You said AOS can simd too, which would be very helpful in my case, as it seems from what you said the memory layout of AOS is actually a bit more convenient for my use case. Do you have any pointers on how I could make it simd? I cannot figure out a way to make @turbo work.

Lastly, could you conceive of some better way of storing my data than these two options, or some other way of optimizing the memory access? This is an area with which I’m quite unfamiliar, but I do want to learn about. Any good references you might reccomend to read up on would also be highly appreciated, be it Julia specific or not.

Yes, it uses SIMD instructions.
The AOS data layout is “wrong” for SIMD, but there are SIMD permute and shuffle instructions.

These can be used to load the data, and then get it into the correct layout.
SOA is often faster, because it’s generally better not to have to do this work.
For example, here is SOA assembly:

``````.LBB0_5:                                # %L50
# =>This Inner Loop Header: Depth=1
vmovups zmm1, zmmword ptr [r11 + 4*rdi]
vmovups zmm2, zmmword ptr [r11 + 4*rdi + 64]
vmovups zmm3, zmmword ptr [r11 + 4*rdi + 128]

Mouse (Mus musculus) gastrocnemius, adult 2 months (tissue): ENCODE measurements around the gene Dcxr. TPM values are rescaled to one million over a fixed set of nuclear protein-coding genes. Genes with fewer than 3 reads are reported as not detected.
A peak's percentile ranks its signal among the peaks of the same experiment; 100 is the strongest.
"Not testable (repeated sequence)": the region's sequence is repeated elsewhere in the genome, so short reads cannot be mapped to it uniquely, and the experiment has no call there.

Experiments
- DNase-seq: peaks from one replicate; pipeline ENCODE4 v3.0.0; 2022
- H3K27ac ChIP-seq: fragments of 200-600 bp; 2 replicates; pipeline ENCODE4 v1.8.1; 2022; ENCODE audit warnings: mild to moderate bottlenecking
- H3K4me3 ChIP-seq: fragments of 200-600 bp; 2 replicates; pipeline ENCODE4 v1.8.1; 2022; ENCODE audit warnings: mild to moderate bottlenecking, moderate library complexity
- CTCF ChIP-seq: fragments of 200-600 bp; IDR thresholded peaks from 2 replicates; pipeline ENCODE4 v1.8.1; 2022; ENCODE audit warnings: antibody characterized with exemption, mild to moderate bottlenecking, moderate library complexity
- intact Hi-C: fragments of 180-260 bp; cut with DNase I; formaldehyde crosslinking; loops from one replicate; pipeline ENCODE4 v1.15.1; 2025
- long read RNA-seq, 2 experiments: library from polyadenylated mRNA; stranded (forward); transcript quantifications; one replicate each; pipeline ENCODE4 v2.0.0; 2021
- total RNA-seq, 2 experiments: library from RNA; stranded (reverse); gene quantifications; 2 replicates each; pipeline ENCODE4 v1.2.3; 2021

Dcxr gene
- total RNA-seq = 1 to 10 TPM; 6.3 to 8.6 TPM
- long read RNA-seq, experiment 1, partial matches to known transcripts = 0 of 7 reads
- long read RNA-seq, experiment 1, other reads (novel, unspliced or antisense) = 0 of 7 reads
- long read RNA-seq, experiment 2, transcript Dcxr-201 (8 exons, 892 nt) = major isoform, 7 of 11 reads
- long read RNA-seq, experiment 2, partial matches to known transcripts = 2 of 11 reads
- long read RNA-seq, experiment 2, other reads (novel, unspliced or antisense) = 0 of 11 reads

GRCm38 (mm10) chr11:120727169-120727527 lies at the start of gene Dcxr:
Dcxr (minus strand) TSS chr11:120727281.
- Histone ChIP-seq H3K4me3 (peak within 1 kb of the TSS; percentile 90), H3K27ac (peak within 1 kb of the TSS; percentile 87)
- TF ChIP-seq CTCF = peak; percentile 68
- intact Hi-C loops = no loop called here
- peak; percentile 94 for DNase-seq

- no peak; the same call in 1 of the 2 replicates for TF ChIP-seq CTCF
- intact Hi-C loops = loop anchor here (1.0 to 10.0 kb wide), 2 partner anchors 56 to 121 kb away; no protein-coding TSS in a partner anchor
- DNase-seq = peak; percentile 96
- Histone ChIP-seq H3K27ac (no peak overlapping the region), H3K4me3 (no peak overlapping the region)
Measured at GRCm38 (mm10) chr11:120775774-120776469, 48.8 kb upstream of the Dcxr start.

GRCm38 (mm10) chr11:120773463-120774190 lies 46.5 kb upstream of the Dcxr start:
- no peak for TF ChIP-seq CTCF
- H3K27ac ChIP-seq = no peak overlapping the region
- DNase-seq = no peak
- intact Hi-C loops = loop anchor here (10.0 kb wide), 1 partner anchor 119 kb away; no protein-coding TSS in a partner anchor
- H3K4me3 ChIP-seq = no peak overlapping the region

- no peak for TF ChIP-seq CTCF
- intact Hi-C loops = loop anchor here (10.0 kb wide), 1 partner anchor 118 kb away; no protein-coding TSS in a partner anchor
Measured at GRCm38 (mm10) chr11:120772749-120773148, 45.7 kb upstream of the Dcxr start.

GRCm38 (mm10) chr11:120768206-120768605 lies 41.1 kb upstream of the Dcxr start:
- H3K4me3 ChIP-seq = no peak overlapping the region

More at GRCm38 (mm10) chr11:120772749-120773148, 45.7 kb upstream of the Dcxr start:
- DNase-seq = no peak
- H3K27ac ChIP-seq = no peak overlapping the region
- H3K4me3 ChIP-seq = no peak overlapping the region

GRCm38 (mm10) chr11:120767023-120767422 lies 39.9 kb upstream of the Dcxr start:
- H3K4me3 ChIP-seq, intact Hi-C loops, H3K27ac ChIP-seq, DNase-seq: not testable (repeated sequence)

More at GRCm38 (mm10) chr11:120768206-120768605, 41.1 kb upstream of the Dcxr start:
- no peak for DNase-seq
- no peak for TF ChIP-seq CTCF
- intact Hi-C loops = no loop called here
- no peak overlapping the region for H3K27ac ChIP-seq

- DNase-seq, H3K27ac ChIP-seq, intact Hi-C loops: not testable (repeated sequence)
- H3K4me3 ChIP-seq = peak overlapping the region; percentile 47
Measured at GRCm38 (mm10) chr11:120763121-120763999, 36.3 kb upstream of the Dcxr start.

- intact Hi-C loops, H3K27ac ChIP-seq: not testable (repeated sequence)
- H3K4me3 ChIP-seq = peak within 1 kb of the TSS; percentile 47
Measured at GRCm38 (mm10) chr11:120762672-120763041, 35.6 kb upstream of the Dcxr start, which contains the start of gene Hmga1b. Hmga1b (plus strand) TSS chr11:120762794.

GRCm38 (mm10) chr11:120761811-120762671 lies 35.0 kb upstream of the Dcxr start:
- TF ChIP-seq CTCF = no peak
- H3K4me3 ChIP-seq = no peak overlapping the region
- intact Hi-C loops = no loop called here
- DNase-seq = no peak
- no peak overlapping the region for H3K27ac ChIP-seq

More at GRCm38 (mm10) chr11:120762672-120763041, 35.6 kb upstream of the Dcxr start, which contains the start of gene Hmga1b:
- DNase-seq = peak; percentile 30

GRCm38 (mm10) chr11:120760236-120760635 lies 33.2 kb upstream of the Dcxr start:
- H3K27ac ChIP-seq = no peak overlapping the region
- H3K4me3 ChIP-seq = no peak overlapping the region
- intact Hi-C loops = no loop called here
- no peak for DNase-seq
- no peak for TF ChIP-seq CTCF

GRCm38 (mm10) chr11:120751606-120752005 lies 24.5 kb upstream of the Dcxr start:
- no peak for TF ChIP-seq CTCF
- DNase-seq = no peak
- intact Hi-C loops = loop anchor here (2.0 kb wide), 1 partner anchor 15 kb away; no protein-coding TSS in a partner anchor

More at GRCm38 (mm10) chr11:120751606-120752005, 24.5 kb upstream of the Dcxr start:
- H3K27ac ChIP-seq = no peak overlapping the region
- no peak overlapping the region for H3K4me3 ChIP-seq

vmovups zmm4, zmmword ptr [r11 + 4*rdi + 192]
kxnorw  k1, k0, k0
vxorps  xmm5, xmm5, xmm5
vgatherdps      zmm5 {k1}, zmmword ptr [rax + 4*zmm1]
kxnorw  k1, k0, k0
vxorps  xmm1, xmm1, xmm1
vgatherdps      zmm1 {k1}, zmmword ptr [rax + 4*zmm2]
vfmsub132ps     zmm5, zmm0, zmmword ptr [rdx + 4*rdi] # zmm5 = (zmm5 * mem) - zmm0
vfmadd132ps     zmm1, zmm5, zmmword ptr [rdx + 4*rdi + 64] # zmm1 = (zmm1 * mem) + zmm5
kxnorw  k1, k0, k0
vxorps  xmm2, xmm2, xmm2
vgatherdps      zmm2 {k1}, zmmword ptr [rax + 4*zmm3]
kxnorw  k1, k0, k0
vxorps  xmm0, xmm0, xmm0
vgatherdps      zmm0 {k1}, zmmword ptr [rax + 4*zmm4]
vfmadd132ps     zmm2, zmm1, zmmword ptr [rdx + 4*rdi + 128] # zmm2 = (zmm2 * mem) + zmm1
vfnmsub132ps    zmm0, zmm2, zmmword ptr [rdx + 4*rdi + 192] # zmm0 = -(zmm0 * mem) - zmm2
jne     .LBB0_5
``````

Versus AOS:

``````.LBB0_7:                                # %vector.body
# =>This Inner Loop Header: Depth=1
vmovdqu64       zmm6, zmmword ptr [rcx + 8*rdi]
vmovdqu64       zmm7, zmmword ptr [rcx + 8*rdi + 64]
vmovdqu64       zmm8, zmmword ptr [rcx + 8*rdi + 128]
vmovdqu64       zmm9, zmmword ptr [rcx + 8*rdi + 192]